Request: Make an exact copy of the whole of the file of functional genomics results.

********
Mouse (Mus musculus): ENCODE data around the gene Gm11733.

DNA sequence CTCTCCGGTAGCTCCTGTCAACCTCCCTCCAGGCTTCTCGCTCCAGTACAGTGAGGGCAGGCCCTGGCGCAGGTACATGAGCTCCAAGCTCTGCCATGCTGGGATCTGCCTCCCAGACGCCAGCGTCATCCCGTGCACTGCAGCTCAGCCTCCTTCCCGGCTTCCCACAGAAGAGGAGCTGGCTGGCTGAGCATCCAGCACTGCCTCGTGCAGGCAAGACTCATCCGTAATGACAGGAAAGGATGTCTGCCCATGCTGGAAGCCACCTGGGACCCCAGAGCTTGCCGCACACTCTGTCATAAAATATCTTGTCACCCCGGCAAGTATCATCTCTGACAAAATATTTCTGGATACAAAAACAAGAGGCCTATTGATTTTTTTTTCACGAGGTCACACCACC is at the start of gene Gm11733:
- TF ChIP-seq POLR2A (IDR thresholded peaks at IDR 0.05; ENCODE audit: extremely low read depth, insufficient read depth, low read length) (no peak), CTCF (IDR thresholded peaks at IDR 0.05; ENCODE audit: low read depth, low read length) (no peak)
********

Mouse (Mus musculus): ENCODE data around the gene Gm11733.

DNA sequence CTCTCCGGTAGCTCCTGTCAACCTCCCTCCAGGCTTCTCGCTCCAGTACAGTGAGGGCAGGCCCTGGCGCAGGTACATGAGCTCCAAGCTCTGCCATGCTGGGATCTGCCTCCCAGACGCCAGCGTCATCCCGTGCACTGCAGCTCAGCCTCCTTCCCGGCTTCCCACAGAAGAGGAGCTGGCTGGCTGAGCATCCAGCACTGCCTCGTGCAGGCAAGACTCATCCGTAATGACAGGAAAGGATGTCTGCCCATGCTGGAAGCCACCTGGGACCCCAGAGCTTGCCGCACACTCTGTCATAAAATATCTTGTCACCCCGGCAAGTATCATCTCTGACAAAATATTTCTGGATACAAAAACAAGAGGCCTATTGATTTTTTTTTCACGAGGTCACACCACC is at the start of gene Gm11733:
- TF ChIP-seq POLR2A (IDR thresholded peaks at IDR 0.05; ENCODE audit: extremely low read depth, insufficient read depth, low read length) (no peak), CTCF (IDR thresholded peaks at IDR 0.05; ENCODE audit: low read depth, low read length) (no peak)